As governor of the Reserve Bank of India (RBI) till September last year, YV Reddy was in-charge of monetary policy at a time when the economy grew at its fastest pace ever. Ahead of his book launch in New Delhi, he tells John Samuel Raja and Sapna Dogra that the government should convince financial markets that the high fiscal deficit is temporary.
In the past, when external crises took place, we were relatively insulated. But in the five years till March 2008, India has got integrated with the global economy. What is the way forward to tackle the crisis?
We should have an understanding of integration, which is on different counts. First, all economies are not integrated equally. Second, the nature of integration is different for different countries. Third, the size of the domestic economy is important. Fourth, the current crisis is centering around finances. So, financial integration is more critical. Within this, you have the markets integration. Then you have the government's responses.These have to be co-ordinated.
We can consider three sectors: fiscal, monetary and financial. If there is a country where the markets have collapsed, its first priority is to get the financial market into shape at a reasonable cost. The same case exists for institutions. But in India, institutions are not in need of capital infusion.
Within this, we have to see fiscal and monetary policies. Both should address those elements of the aggregate demand which were affected by the crisis. If you're looking at aggregate fiscal stimulus and a country is already running a fiscal deficit, one has to see how to implement and withdraw the fiscal stimulus. Withdrawal becomes more important because of the level of public debt. Why? Because the financial markets perception is important. The quantity and quality of fiscal stimulus implemented by the developing economies depends on the capacity to convince the financial markets.
In monetary policy, we have to look at various instruments. Here, too, exit is important. Yes, the rules of the games have changed. But the dominance of the domestic factor still exists with the external factor now more important than before.
Are you saying that there should be a clear roadmap for exit in stimulus measures?
I won't say roadmap. But markets have to be clear that these are temporary measures that are being constantly reviewed. It should be clear to everyone that this is a special measure and won't continue.
Do you see any further need for stimulus?
I don't want to give any opinion. I only want to give an analysis. Broadly, the measures are in the right direction.
Some argue that the difference between the trend growth rate and the current level gives room for additional government spending and not the absolute amount of debt adds. What is your view?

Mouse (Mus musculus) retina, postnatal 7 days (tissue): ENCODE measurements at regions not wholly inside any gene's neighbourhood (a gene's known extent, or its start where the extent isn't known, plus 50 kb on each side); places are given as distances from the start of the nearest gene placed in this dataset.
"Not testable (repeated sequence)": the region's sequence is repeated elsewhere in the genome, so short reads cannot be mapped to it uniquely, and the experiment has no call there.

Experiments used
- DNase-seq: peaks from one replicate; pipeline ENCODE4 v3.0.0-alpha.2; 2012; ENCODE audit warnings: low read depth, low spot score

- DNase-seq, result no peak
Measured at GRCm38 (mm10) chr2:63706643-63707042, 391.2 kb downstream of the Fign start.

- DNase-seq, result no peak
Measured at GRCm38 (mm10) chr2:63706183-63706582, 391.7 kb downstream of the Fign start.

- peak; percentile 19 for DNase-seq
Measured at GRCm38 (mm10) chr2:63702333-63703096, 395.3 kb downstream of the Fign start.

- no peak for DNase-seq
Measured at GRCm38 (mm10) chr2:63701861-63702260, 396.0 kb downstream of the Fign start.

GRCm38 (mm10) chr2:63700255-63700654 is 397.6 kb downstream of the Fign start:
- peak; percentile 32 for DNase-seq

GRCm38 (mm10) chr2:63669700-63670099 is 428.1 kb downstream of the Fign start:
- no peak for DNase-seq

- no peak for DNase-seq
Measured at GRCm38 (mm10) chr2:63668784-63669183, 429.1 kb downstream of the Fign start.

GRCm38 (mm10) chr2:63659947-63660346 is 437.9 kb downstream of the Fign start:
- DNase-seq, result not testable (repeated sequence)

Analytically, it is right. But then you should look at realities. I would like to use the word potential output instead of trend growth rate. You will have to consider the lagged effects. Then, the efficiency in the system. In the Indian context, we can look at the fiscal deficit from two angles.
First, how vulnerable the economy becomes because of the deficit. Second, how much of the system's efficiency is affected. You have created a lot of defences, like non-resident people not being allowed to invest much in government securities and FDI (foreign direct investment).
We have been able to maintain high fiscal deficit because these defences were there. Virtually, the priority for RBI was to manage the government borrowing programme. You cant have a situation where I will have a modern banking situation and 25 per cent SLR (Statutory Liquidity Ratio) requirement.
What is your reason for saying this?
If you say that, for the next five years, my fiscal deficit based on trend growth rate still has a headroom, then the assumption is that SLR will remain as it is. The moment you say SLR has to be reduced, we have a real issue on how to deal with trend instruments.
If you're going to use trend instruments, how are you going to open up the banking system and the financial system? Banks in other countries have low SLR and our banks have higher SLR requirements. How are we going to compete? If we dont want to have SLR, then we cant maintain trend growth rate and trend defences.
Are you saying reforms cant go hand in hand with this high fiscal deficit?
If you want external sector reforms or financial sector reforms, you need to have a fiscal deficit which is under control. And, for opening up real sector, we need to first open up controls within our country.